Monday, August 27, 2012

August Quick Picks and Pans

I Saw The Devil (aka: Akmareul boatda) (2010) This brutal, unnerving psychological thriller from director Jee-woon Kim (A Tale of Two Sisters) and writer  Hoon-jung Park plays like a cross between Silence of the Lambs and The Most Dangerous Game.  When a special agent’s young wife is murdered and dismembered by a serial killer, he decides to catch the sociopath on his own time.  As he tracks and ultimately toys with his prey, the young agent’s sanity erodes in the process.  While the audience’s sympathies are never with the serial killer, it become evident that not turning him in to the authorities can only lead to disastrous consequences.  By the time he realizes that he’s taken his revenge too far, it’s too late to undo the damage.  I Saw the Devil features terrific work by the two leads Byung-hun Lee and Min-sik Choi, as agent and psychopath, respectively, and illustrates how revenge can utterly consume someone.  While I admired the film for being well made and effective, it’s also extremely hard to watch.  It’s definitely not something that I’d recommend for everyone. 

Rating: ****.  Available on DVD, Blu-ray and Netflix Streaming

Sleeping Dogs Lie (2005) Sometimes the truth won’t set you free.  Writer/director Bobcat Goldthwait takes the taboo subject of bestiality, and somehow uses it as the premise for a romantic comedy (Is this a first?).  Amy (Melinda Page Hamilton) harbors a shameful secret, which she begrudgingly reveals to her incredulous fiancé John (Bryce Johnson). She immediately regrets her decision to talk about her past, but her relationship is already irreparably harmed.  Goldthwait actually raises some thoughtful issues with his twisted comedy: 1) Does a committed relationship require full disclosure, or is it better for some things to remain hidden from your partner?  2) There’s a double standard that governs the threshold for men and women’s behavior.

To its credit, the film never explicitly depicts any of the admittedly repellent subject matter, but that doesn’t necessarily mean that it’s an entirely enjoyable exercise.  Sleeping Dogs Lie takes a serious turn in the third act, and never quite recovers from this rapid tonal shift.  If nothing else, one has to admire Goldthwait’s cojones to bring his warped premise to the big screen.  While I can’t quite bring myself to recommend it to anyone, I won’t dissuade anyone from seeing it, either.  Just don’t blame me.

Rating: ***.  Available on DVD and Netflix Streaming

The Last Unicorn (1982) In recent years, revisionists have hailed this as some sort of unsung classic.  I was a bit too old to appreciate The Last Unicorn when it first came out in 1982, but finally caught this at the Alamo Drafthouse in Austin, with my family in tow.  The plot concerns a lone unicorn’s quest to locate others of her kind, while avoiding the dreaded Red Bull (an unstoppable bovine specter, not the energy drink).  There’s some nice voice work by Alan Arkin as the marginally competent wizard Schmendrick (Yiddish for jerk) and Christopher Lee as King Haggard.  Unfortunately, it’s hampered by Jeff Bridges’ somnambulistic line readings as Prince Lir (he also sings a love ballad).  Another low point is the groan-worthy music by the group America, whose best days were already behind them.  I can’t fault the cut-rate animation, which was more or less standard for the era, but the whole production just seemed bland and tiresome.  While I can’t say that I was the target audience for this movie, my kids weren’t exactly enamored with the movie either.  Neither worthy of praise or damnation, it’s a mildly diverting time-waster, best remembered for what it is, rather than what it’s not.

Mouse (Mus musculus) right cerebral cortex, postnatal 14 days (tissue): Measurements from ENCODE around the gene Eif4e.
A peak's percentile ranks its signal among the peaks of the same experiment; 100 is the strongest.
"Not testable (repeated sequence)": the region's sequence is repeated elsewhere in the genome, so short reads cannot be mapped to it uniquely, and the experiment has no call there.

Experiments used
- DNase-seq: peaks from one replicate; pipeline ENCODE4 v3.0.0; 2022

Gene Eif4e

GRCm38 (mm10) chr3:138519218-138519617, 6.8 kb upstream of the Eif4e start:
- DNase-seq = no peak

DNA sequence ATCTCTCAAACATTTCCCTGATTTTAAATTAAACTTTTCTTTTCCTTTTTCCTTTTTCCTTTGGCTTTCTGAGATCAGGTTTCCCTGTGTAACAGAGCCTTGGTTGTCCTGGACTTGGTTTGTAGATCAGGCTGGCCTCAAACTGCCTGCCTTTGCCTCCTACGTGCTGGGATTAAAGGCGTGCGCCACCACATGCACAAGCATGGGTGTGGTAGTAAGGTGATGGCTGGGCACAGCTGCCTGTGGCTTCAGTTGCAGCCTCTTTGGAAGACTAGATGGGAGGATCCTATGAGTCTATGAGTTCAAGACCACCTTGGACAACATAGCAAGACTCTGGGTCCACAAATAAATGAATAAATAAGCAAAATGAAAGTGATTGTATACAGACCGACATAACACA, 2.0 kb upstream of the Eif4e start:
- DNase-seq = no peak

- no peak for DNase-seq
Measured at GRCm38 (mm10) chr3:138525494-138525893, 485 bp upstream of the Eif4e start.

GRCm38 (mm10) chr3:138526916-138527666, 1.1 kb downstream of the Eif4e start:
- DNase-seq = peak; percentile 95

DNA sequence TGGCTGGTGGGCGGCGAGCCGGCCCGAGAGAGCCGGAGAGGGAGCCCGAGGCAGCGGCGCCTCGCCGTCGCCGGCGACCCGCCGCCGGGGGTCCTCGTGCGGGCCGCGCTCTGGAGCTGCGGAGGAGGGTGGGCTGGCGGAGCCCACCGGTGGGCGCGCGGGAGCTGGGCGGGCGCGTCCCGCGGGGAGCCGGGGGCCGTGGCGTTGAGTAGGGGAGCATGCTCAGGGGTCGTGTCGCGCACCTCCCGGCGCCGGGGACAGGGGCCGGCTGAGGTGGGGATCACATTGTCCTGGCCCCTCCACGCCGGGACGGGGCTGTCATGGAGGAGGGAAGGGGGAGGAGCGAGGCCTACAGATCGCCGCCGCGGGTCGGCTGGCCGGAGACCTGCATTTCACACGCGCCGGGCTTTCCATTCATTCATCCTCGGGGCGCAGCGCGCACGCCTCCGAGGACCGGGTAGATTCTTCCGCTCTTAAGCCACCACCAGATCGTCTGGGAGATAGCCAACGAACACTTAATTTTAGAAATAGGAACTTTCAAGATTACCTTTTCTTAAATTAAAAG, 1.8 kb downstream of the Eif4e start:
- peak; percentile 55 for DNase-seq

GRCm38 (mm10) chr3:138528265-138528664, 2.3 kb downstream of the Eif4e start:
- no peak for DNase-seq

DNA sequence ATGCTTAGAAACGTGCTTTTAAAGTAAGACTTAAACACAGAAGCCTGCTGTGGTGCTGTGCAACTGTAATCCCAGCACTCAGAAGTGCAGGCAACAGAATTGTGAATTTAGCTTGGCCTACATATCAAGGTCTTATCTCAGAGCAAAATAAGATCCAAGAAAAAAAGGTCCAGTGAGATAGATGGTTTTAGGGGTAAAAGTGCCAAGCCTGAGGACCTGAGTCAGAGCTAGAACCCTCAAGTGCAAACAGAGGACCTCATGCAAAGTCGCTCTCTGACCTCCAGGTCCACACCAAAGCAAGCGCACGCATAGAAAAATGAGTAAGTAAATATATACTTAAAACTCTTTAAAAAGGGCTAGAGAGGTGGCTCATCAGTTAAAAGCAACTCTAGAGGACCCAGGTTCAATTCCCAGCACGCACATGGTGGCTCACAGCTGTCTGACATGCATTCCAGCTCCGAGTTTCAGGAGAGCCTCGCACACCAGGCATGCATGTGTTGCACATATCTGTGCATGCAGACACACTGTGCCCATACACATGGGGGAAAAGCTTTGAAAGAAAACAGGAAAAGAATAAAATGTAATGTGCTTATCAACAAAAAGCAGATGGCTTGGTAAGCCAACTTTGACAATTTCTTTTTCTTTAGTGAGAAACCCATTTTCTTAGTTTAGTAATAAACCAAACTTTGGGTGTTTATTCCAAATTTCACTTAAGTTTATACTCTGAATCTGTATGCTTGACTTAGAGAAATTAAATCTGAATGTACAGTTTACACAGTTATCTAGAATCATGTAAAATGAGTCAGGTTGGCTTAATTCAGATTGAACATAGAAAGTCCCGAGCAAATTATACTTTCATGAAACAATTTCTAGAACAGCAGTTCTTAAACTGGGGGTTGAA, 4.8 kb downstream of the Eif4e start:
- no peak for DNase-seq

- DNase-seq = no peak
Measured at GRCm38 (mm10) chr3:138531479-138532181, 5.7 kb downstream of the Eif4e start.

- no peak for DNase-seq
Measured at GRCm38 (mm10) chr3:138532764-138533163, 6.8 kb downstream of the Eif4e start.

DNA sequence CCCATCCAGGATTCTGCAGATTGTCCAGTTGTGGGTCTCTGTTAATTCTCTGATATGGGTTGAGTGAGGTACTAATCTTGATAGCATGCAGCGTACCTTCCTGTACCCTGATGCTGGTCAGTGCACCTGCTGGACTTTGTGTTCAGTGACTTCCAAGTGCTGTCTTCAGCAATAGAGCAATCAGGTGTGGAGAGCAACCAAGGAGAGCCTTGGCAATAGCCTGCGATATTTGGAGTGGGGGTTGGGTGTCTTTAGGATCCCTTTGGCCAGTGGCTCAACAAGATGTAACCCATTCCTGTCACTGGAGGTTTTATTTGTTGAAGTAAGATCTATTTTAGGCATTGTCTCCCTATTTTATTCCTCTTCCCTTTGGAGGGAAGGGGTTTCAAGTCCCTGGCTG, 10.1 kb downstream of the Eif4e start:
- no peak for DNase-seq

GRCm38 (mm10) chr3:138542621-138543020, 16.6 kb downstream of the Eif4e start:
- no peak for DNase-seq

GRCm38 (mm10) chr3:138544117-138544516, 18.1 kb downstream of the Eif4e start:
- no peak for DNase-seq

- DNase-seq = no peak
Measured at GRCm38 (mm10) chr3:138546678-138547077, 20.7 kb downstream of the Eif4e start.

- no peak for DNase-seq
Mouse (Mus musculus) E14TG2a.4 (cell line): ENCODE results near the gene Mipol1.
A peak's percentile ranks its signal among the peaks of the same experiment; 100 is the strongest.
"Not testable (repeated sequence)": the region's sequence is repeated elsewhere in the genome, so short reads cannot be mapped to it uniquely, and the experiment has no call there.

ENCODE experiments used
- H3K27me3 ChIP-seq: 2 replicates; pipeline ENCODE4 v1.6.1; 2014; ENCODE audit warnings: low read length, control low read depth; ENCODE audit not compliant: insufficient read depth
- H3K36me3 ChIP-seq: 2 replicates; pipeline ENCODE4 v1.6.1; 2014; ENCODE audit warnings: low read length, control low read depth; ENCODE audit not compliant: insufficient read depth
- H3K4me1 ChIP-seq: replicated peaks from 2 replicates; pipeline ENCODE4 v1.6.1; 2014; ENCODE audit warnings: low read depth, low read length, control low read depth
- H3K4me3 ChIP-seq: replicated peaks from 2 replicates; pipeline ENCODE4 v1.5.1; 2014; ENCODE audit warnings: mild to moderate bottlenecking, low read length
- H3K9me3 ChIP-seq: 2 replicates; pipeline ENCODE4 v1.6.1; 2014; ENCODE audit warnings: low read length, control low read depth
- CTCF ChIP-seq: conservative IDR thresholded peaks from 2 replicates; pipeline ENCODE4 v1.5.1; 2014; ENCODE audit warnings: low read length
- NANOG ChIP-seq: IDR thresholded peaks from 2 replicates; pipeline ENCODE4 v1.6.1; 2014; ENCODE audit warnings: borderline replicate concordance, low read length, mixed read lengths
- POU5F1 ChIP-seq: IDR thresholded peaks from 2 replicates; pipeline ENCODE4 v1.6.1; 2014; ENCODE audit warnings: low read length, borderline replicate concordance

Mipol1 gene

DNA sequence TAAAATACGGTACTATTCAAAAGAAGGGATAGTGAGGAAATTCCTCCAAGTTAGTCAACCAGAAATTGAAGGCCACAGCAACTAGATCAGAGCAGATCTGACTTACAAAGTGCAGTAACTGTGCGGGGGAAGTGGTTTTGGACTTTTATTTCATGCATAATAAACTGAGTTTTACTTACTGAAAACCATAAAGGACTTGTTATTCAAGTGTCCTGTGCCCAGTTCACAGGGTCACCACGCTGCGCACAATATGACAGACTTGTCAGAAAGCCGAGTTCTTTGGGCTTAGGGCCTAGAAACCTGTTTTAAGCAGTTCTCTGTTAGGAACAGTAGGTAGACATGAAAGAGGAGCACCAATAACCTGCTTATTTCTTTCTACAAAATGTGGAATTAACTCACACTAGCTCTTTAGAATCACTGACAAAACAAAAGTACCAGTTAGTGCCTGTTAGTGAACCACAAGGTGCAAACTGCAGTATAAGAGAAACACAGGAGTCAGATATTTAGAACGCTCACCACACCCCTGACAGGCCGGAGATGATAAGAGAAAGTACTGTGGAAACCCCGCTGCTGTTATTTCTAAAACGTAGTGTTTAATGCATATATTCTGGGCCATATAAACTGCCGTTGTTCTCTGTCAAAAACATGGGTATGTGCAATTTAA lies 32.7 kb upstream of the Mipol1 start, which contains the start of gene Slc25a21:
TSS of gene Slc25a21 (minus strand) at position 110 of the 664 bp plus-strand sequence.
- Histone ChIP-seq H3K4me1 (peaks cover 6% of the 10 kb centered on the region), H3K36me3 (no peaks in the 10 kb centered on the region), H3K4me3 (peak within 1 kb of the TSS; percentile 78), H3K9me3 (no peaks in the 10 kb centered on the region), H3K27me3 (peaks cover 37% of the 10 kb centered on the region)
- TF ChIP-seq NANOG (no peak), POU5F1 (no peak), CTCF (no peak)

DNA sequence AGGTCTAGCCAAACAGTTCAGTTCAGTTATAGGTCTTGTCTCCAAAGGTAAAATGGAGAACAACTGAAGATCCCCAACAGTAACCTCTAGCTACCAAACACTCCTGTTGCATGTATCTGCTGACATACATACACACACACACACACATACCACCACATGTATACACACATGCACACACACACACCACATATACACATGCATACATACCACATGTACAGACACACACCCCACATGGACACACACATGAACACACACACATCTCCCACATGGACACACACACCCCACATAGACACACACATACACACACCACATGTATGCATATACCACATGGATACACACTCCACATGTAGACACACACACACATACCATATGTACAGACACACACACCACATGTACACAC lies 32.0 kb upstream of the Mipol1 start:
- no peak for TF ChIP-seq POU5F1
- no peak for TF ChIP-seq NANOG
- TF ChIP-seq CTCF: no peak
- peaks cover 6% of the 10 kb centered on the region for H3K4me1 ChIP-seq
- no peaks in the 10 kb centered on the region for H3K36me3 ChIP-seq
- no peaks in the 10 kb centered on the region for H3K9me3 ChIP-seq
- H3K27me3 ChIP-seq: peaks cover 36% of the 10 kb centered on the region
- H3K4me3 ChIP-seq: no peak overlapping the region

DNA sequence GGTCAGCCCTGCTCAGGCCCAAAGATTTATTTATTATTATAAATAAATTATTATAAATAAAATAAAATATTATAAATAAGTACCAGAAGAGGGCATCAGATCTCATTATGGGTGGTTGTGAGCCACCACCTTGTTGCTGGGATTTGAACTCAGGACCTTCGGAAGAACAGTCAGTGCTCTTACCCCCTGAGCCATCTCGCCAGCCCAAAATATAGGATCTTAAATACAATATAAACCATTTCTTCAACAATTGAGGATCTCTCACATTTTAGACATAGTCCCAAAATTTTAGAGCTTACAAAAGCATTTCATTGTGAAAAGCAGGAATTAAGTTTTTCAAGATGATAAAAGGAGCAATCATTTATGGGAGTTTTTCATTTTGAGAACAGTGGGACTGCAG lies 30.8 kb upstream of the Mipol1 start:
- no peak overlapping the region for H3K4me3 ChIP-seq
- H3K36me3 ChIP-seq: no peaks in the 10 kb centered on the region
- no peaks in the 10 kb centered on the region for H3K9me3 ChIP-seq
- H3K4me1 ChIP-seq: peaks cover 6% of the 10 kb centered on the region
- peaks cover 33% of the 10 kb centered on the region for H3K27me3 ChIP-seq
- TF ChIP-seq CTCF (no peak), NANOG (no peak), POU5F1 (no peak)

Rating: ** ½.  Available on DVD and Blu-ray.

Zonad (2009) This comedy misfire about hero worship and mistaken identity was co-written and co-directed by John Carney (responsible for the vastly superior film, Once).  Zonad stars Simon Delaney as a portly escapee from an alcoholism rehab clinic.  He arrives at the tiny Irish village of Ballymora, clad in a red, skin-tight jumpsuit, and claims to be an alien named Zonad.   Inexplicably, the townspeople believe him, and begin to treat him like royalty until his rival, a fellow escapee, arrives on the scene.  After watching Zonad, I could only arrive at one conclusion – that the villagers were complete idiots.  It’s hard to imagine that anyone involved thought they were working with a workable screenplay.  Every chance for comic misadventure is a misstep, completely devoid of comedy, except for one early line in the film.  Moments that must have been intended to evoke laughter only come across as grating.  Avoid this Celtic turd at all costs!

Rating: * ½.  Available on DVD and Netflix Streaming


  1. I actually like Sleeping Dogs Lie quite a bit. I describe it to people as "If you can get past the first three minutes where you find out this woman's big secret, you'll find you're watching a kind of sweet comedy/drama.

    Goldthwait's follow-up also had a touchy subject - a man's son is a little sociopath and hated by everyone except his dad. He dies, and all of a sudden everyone falls all over themselves to praise the little bastard. The dad then feeds this in a misquided way to show his love for his son. It's titled World's Greatest Dad.

  2. Sleeping Dogs Lie was surprisingly thoughtful. My main quibble was that it lapsed a little too much into drama towards the end.

    I really enjoyed World's Greatest Dad -- glad you did too!